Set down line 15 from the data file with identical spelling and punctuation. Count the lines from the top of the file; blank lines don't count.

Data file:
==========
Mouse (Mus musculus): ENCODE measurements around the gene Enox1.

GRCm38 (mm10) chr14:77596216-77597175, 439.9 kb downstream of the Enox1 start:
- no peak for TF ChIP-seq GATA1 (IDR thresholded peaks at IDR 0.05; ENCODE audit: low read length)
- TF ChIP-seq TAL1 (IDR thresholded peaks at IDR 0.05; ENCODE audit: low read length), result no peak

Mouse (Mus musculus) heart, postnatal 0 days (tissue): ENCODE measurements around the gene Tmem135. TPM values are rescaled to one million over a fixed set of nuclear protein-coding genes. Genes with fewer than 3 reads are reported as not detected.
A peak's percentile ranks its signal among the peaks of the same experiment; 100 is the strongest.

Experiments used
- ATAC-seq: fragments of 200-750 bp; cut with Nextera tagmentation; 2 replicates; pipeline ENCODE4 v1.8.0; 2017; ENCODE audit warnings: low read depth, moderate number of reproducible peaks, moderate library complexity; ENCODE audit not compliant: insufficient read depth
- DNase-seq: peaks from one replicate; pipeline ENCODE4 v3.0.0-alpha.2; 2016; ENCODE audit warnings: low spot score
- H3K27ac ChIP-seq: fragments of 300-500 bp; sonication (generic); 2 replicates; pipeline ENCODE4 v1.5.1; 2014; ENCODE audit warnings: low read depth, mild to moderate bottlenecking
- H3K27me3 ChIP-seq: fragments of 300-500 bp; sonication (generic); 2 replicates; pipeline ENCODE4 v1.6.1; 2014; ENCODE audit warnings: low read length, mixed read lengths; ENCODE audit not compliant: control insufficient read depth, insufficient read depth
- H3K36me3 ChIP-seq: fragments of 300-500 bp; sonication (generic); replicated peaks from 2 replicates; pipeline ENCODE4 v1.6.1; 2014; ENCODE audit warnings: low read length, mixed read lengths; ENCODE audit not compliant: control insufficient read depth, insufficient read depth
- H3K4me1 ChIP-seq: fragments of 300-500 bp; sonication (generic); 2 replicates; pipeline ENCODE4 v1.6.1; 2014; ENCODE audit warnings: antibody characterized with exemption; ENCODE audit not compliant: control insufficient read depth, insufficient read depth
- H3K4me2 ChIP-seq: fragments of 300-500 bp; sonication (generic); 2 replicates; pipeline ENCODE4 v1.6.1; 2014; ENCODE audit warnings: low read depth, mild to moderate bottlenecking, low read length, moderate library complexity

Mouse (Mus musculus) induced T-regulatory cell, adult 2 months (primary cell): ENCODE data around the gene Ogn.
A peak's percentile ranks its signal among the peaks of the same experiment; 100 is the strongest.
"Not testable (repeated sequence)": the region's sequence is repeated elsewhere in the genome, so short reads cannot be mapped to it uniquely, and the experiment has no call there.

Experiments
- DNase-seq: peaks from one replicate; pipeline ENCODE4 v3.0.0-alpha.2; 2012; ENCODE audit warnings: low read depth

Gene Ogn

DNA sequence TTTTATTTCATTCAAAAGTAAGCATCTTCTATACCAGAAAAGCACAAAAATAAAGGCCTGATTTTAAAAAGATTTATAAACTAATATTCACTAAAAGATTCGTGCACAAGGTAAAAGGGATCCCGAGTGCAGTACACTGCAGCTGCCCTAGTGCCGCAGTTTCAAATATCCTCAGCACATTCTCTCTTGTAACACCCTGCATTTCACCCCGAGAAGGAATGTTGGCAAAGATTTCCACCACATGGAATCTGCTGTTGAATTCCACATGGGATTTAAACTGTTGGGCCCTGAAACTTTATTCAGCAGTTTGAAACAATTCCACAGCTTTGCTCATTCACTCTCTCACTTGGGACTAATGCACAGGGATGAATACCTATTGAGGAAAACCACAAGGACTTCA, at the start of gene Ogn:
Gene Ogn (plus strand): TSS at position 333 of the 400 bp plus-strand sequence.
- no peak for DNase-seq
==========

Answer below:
Mouse (Mus musculus) induced T-regulatory cell, adult 2 months (primary cell): ENCODE data around the gene Ogn.